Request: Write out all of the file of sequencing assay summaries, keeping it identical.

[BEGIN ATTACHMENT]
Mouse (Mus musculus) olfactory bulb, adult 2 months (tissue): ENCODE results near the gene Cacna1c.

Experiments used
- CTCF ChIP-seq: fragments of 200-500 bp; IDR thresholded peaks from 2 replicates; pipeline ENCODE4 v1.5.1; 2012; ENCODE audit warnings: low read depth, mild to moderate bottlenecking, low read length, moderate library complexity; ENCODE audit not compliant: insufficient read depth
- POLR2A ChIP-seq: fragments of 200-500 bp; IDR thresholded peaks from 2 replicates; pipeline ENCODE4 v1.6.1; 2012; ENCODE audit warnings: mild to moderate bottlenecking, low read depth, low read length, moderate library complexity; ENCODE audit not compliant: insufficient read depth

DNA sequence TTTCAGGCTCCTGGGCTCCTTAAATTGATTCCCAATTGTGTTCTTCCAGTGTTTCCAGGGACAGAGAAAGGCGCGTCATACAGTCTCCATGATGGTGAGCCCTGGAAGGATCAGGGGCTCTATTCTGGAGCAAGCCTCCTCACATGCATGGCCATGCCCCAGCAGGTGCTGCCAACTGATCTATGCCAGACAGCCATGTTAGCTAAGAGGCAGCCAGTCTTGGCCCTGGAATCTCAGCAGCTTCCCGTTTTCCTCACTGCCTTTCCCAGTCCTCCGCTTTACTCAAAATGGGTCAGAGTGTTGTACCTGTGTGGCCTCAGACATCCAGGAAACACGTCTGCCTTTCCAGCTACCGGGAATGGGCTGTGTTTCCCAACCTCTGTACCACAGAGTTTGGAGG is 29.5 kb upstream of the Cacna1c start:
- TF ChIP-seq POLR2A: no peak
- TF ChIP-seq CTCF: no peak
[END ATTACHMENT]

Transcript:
Mouse (Mus musculus) olfactory bulb, adult 2 months (tissue): ENCODE results near the gene Cacna1c.

Experiments used
- CTCF ChIP-seq: fragments of 200-500 bp; IDR thresholded peaks from 2 replicates; pipeline ENCODE4 v1.5.1; 2012; ENCODE audit warnings: low read depth, mild to moderate bottlenecking, low read length, moderate library complexity; ENCODE audit not compliant: insufficient read depth
- POLR2A ChIP-seq: fragments of 200-500 bp; IDR thresholded peaks from 2 replicates; pipeline ENCODE4 v1.6.1; 2012; ENCODE audit warnings: mild to moderate bottlenecking, low read depth, low read length, moderate library complexity; ENCODE audit not compliant: insufficient read depth

DNA sequence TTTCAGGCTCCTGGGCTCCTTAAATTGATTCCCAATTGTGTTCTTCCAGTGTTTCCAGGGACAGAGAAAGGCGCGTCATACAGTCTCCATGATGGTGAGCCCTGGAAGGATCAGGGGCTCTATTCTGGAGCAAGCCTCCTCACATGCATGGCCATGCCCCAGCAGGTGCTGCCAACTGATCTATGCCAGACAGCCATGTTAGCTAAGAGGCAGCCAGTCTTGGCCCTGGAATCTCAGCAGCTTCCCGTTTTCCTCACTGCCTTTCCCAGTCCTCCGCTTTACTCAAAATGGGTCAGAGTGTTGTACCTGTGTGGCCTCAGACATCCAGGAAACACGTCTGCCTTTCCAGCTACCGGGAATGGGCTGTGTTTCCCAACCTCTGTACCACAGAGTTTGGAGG is 29.5 kb upstream of the Cacna1c start:
- TF ChIP-seq POLR2A: no peak
- TF ChIP-seq CTCF: no peak